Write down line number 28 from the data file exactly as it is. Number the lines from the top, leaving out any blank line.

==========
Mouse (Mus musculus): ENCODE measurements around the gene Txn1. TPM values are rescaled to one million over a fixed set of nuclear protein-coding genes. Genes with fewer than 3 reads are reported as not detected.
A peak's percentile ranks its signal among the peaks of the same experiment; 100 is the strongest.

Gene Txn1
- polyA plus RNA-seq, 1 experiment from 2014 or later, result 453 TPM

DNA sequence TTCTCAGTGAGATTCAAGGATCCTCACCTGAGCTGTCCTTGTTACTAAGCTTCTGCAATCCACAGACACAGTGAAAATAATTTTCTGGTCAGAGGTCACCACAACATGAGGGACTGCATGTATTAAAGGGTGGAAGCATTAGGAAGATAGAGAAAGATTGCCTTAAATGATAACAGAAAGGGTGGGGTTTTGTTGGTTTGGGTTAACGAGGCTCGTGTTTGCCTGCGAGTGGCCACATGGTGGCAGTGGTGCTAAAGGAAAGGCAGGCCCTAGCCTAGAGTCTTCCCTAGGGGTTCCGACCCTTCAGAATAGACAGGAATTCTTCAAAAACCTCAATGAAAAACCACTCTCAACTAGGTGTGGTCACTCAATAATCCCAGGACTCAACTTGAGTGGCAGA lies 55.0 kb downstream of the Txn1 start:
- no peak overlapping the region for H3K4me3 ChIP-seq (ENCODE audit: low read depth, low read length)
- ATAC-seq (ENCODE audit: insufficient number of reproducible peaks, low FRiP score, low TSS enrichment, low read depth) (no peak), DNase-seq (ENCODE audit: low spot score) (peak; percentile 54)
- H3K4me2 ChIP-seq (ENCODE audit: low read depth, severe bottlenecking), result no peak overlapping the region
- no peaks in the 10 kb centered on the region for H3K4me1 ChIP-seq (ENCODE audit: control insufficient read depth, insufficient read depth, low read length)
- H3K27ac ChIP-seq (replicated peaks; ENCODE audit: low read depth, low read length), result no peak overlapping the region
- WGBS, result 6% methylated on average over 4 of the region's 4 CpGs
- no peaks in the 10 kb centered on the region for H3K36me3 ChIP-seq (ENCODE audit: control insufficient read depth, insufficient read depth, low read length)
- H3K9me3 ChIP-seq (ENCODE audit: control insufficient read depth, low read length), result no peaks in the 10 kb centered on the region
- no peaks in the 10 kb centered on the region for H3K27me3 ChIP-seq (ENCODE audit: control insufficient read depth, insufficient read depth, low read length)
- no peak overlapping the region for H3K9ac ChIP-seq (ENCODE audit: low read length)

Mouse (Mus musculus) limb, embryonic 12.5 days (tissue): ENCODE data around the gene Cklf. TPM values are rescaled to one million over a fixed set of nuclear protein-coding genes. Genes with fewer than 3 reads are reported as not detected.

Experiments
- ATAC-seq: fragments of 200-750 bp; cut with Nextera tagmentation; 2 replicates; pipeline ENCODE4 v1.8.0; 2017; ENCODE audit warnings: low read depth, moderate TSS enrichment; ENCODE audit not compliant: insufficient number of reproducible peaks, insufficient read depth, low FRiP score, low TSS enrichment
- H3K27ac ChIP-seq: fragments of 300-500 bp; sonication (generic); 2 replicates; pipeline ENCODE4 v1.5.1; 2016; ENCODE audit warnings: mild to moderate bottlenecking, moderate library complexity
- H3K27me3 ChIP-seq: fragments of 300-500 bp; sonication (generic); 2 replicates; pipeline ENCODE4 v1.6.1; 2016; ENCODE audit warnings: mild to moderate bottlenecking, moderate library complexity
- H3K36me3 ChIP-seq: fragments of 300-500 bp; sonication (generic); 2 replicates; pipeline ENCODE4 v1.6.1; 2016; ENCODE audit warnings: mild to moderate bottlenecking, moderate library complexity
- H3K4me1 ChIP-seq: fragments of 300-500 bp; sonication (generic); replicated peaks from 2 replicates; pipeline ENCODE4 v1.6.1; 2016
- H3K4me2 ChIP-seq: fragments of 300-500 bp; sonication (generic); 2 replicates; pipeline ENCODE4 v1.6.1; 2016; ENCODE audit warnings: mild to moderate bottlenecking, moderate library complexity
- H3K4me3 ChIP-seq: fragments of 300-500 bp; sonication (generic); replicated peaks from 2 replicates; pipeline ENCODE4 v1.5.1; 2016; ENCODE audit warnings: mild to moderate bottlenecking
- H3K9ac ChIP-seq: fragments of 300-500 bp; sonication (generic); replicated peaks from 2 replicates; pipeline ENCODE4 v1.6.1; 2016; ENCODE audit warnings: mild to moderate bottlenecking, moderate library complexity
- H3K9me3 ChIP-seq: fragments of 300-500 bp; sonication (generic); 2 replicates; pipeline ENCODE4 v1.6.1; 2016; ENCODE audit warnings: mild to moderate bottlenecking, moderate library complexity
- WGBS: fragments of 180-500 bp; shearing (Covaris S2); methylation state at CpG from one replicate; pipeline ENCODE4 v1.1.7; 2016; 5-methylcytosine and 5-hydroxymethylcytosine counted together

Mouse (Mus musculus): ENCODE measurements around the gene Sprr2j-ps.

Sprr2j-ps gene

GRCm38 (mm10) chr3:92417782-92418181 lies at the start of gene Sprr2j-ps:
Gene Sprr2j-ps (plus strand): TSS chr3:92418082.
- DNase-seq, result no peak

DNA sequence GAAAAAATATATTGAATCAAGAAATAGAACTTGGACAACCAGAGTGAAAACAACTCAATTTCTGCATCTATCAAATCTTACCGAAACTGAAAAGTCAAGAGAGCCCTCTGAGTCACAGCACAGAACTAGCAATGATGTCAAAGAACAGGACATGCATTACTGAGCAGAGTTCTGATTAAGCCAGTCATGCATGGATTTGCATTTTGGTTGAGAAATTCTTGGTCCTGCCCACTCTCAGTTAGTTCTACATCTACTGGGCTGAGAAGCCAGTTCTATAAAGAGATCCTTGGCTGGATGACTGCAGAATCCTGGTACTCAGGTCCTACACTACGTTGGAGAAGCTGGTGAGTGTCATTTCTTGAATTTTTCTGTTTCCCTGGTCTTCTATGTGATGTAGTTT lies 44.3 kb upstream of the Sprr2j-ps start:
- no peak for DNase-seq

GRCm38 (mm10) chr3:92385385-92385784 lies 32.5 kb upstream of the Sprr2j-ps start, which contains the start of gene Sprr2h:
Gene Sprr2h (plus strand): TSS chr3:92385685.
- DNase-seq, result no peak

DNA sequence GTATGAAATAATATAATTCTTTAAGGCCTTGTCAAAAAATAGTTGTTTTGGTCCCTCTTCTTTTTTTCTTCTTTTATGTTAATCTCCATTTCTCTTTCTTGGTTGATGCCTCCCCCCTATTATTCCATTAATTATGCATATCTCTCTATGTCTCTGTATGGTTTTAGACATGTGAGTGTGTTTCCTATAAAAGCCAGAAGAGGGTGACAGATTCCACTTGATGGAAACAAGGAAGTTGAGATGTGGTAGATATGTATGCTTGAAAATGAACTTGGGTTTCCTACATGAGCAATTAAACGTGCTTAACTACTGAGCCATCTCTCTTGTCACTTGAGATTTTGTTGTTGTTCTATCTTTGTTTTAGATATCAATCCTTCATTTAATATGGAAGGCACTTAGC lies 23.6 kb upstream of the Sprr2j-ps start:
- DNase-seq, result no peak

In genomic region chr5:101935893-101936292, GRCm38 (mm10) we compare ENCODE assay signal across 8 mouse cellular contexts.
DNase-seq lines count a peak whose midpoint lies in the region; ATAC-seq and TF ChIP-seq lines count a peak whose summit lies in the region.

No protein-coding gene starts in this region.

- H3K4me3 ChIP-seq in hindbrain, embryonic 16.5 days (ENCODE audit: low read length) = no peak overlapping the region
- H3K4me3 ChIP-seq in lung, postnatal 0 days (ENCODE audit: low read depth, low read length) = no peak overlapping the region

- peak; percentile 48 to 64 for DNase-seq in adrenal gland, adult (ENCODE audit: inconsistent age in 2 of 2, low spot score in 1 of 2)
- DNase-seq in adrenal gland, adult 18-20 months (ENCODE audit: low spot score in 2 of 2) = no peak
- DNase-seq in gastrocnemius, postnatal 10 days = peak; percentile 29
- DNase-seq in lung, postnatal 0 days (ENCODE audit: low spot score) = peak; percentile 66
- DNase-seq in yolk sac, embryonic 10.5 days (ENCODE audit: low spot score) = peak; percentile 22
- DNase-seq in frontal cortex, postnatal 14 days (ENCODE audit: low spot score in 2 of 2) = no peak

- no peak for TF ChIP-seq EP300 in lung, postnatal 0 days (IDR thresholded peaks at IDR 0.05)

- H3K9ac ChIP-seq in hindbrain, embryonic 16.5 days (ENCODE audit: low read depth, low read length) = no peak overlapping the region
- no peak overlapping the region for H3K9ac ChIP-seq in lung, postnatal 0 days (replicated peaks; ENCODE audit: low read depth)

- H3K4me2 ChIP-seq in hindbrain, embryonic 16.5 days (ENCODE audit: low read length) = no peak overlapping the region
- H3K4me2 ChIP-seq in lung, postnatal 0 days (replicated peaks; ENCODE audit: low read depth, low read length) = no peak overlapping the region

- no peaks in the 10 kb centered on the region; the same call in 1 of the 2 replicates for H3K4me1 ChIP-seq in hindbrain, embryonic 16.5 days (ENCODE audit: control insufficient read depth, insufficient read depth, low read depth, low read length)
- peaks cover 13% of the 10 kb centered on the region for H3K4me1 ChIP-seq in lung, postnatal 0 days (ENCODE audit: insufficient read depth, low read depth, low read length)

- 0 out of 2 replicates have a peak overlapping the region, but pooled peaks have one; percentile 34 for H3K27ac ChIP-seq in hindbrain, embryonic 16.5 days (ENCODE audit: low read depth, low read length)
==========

Mouse (Mus musculus): ENCODE measurements around the gene Sprr2j-ps.